How The Beatles Got Their Logo

The Beatles logo is classic and simple, yet somehow it fits so well with their ethos as a band. The Beatles did not need a psychedelic logo, like the Grateful Dead, or a few cryptic ones, like Led Zeppelin. A clean text logo spelling out their name did the trick, with the T dropping below the main line of text being the main artistic embellishment. The music of The Beatles was simple, yet could also be psychedelic and cryptic, however always with a clean presentation.

While some might think that the Beatles logo was the result of careful consideration, the true story of the logo is much more simple. The story goes that one day in April 1963 Beatles manager Brian Epstein and drummer Ringo Starr went into a music store called Drum City, located on Shaftesbury Avenue in London, looking for a new set of drums for Ringo.

The drum kit that Ringo would purchase this day would be to replace his original Beatles drum kit, with the hideous logo that he painted on there himself, as pictured below.

Ringo Starr in 1963, playing his old kit.

Drum City was owned by a man named Ivor Arbiter, and it was the first drums-only music store to open in London. Once Starr and Epstein had chosen the drum kit that they wanted, they entered into a negotiation with Arbiter to receive the drum kit for free. Arbiter had apparently told Epstein and Starr that they could have the kit for free, but only if they painted the name of drum manufacturer, Ludwig, on the bass head.

Epstein agreed with the proposition, but he was only willing to agree if the drum kit would also read, The Beatles. Ivor said yeah, sure, and jotted down The Beatles logo, complete with the drop T design, down onto a piece of paper. The whole exchange took less than ten minutes, and the result was an early version of one of the most iconic rock logos of all time.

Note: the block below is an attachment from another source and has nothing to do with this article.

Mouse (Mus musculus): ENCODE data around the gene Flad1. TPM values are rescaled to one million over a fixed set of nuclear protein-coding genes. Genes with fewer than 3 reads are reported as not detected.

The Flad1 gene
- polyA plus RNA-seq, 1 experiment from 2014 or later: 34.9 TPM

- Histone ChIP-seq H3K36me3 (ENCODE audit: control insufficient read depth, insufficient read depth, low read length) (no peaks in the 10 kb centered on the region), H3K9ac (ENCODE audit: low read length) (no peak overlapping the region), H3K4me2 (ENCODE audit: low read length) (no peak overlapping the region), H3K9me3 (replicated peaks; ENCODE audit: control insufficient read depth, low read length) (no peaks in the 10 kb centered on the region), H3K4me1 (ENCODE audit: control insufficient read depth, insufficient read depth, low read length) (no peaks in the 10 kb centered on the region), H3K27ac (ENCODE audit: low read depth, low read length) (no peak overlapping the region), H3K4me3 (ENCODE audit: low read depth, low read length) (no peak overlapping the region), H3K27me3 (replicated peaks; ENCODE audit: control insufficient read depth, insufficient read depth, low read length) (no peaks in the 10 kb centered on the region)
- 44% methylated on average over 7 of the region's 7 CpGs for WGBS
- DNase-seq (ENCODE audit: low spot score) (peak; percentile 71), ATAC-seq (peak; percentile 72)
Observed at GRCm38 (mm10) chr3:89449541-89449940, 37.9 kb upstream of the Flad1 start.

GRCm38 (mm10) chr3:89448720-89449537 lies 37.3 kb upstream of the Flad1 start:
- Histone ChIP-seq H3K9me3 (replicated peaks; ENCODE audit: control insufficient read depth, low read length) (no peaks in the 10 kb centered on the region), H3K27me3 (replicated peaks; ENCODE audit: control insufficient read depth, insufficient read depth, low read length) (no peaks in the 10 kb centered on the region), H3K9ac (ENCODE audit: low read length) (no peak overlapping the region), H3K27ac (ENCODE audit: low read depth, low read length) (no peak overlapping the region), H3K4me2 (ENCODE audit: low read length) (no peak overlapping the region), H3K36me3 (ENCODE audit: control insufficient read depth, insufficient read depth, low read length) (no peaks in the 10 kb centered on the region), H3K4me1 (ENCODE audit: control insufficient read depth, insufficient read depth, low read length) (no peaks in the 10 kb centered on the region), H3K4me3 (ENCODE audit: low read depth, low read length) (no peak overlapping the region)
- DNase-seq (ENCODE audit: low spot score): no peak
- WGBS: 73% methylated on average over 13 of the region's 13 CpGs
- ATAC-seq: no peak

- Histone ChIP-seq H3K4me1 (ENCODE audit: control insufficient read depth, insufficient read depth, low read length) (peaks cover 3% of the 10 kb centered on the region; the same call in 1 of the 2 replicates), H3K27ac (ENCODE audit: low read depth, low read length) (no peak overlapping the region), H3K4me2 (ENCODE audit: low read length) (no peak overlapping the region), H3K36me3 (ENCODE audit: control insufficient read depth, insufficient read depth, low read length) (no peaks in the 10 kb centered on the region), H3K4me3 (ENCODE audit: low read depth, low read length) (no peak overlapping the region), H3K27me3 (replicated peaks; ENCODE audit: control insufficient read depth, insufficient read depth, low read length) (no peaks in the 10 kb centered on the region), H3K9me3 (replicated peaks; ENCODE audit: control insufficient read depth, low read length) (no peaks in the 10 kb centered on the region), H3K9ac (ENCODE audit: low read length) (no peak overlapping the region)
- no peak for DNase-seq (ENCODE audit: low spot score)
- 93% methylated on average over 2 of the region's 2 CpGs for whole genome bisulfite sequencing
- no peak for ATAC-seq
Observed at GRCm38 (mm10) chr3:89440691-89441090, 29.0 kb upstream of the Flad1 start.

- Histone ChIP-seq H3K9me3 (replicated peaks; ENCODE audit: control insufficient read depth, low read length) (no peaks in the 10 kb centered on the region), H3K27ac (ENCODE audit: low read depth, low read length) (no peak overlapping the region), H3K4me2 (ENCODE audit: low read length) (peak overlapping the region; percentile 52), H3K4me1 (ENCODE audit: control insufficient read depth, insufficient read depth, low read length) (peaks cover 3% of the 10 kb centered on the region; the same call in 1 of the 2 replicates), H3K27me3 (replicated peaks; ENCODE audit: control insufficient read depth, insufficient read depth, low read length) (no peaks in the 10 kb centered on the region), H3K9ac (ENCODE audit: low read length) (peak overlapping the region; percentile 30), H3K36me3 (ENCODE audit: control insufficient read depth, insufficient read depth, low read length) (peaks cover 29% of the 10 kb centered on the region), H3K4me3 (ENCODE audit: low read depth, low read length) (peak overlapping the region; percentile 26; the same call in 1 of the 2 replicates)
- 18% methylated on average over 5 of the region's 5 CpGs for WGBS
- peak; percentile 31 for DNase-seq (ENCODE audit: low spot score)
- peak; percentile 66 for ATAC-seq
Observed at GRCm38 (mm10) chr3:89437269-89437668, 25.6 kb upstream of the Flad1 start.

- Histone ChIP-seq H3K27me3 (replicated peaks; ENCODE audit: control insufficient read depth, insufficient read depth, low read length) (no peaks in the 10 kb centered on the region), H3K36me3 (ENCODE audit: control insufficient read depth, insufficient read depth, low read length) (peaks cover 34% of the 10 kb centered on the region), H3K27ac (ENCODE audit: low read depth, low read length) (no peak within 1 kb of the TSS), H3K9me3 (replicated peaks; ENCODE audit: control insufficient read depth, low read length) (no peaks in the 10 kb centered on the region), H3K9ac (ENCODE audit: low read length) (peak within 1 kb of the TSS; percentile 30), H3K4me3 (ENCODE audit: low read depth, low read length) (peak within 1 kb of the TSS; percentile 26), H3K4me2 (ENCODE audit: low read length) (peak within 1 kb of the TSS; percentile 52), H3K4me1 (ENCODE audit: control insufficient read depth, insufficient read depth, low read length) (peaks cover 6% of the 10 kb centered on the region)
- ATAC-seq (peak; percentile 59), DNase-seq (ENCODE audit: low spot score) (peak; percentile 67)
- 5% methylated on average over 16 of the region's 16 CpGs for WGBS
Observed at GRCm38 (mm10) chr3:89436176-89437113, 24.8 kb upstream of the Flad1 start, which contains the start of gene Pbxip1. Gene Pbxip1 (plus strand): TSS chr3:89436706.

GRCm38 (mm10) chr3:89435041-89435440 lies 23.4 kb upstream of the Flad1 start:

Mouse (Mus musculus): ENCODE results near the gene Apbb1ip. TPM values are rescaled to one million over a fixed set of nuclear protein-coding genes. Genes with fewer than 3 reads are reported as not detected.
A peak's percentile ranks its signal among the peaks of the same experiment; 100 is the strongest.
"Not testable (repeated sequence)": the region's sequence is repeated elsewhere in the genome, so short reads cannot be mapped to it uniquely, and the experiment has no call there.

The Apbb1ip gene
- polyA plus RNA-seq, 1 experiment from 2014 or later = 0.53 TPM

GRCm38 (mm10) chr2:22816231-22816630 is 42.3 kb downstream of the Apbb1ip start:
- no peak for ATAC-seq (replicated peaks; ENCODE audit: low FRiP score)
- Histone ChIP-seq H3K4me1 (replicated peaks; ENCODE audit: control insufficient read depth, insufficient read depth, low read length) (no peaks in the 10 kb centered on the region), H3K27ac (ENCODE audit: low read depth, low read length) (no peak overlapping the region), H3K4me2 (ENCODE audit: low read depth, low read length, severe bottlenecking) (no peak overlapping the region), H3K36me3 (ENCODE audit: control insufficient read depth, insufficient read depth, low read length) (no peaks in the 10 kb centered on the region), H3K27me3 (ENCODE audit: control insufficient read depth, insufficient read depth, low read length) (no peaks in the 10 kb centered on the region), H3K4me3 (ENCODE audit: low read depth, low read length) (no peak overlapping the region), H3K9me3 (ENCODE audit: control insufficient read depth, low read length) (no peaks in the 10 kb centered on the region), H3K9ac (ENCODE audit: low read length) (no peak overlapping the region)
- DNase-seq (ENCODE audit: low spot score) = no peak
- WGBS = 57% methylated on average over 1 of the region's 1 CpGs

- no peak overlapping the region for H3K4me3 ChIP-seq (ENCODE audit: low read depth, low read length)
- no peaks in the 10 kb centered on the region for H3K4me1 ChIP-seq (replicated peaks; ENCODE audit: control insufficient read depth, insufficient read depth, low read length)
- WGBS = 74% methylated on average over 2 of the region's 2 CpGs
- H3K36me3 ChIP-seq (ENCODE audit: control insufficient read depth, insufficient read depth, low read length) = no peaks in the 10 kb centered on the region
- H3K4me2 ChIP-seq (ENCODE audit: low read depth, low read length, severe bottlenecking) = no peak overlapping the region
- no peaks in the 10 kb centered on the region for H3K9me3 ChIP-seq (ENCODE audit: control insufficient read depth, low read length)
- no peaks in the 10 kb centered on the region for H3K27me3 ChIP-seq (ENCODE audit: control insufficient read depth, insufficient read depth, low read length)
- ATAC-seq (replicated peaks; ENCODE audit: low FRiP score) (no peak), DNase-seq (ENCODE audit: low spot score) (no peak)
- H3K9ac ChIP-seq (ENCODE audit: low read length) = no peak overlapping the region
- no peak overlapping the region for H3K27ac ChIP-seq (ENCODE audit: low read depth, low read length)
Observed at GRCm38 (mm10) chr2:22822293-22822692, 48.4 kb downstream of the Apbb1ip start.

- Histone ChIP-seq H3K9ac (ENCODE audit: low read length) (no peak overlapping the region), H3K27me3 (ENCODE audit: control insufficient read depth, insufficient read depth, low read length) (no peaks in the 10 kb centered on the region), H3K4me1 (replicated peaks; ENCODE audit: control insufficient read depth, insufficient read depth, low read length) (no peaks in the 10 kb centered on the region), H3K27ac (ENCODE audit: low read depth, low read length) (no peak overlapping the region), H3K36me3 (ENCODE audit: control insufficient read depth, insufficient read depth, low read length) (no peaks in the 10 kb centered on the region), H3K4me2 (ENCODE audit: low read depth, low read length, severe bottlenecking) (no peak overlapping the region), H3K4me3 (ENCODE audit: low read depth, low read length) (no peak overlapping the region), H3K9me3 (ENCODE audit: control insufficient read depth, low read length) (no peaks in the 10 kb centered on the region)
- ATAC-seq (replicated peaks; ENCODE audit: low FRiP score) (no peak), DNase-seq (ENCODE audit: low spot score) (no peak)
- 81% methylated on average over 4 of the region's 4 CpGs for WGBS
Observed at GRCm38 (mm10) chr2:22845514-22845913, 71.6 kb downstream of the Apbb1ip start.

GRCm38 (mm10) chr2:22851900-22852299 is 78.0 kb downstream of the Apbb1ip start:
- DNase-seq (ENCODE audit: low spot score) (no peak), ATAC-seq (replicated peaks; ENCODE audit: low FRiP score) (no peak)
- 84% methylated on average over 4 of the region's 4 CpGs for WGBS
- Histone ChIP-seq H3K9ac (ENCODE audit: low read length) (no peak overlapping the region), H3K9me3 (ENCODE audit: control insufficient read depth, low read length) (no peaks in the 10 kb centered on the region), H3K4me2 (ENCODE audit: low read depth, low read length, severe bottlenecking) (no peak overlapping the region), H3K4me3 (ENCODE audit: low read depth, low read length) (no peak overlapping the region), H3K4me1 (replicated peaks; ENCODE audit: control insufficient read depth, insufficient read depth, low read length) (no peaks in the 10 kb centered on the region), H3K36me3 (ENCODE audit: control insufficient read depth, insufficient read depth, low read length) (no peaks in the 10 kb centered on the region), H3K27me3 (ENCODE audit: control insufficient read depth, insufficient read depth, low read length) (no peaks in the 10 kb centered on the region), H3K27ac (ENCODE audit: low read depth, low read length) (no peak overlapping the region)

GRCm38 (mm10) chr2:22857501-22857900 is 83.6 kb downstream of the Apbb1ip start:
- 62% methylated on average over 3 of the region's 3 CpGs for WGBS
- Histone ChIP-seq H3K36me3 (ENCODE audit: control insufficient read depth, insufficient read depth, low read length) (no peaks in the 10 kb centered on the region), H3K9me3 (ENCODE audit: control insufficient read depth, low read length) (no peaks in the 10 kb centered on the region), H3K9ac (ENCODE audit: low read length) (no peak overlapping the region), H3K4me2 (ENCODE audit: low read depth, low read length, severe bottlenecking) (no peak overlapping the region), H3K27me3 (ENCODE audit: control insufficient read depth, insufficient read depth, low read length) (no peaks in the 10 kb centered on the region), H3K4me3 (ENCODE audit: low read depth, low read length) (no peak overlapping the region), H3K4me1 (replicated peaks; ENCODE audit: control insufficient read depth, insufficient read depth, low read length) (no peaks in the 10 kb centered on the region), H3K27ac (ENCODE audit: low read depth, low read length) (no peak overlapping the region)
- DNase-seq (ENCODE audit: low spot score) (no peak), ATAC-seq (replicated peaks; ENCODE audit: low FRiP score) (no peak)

Ringo’s first drum kit to feature the Beatles logo.

When asked about this encounter with Brian Epstein and Ringo Starr, Arbiter says he didn’t really know who the heck the Beatles were at the time, as they had yet to really break out:

I had a phone call from the shop to say that someone called Brian Epstein was there with a drummer. Here was this drummer, Ringo, Schmingo, whatever his name was. At that time I certainly hadn’t heard of the Beatles. Every band was going to be big in those days!

Arbiter was paid a measly 5 pounds for the logo, and it was subsequently painted onto Ringo’s drum kit by a local sign writer named Eddie Stokes. The result was the first of seven drum kits that Ringo would play with the Beatles between 1963 and 1967, all of which featured the now-famous drop T logo.

Ringo played this first drum kit, with the original logo design up until February 4th, 1964, when the kit was retired after the band’s show at L’Oympia Theatre in Paris.

Ringo Starr on the Ed Sullivan Show in 1964, playing his second Beatles logo drum kit.

While The Beatles were finishing up their final European tour before their American debut, Epstein returned to Arbiter and requested that he make up a second drum head for Ringo, one to take with him on tour in America. The second drum kit made its debut on February 9th, 1964, during the band’s famous debut on The Ed Sullivan Show.

The logo on Ringo’s second drum kit was painted by the same Eddie Stokes but it was much bolder, and more prominent, taking up almost the whole width of Ringo’s drum kit. It was this same logo, with slight modifications from here, that appeared on every other drum kit that Ringo played with The Beatles.

While The Beatles logo was certainly iconic, it never actually appeared on any of the band’s album covers or promotional artwork. It was reserved entirely for Ringo’s drum kits for a long time, and The Beatle’s Apple Corps didn’t even trademark the logo until the 90s, presumably so they could own the sole rights to mass-produced t-shirts and other merchandise.

For more on the Beatles logo, check out the feature that Vinyl Rewind did on it in 2018:

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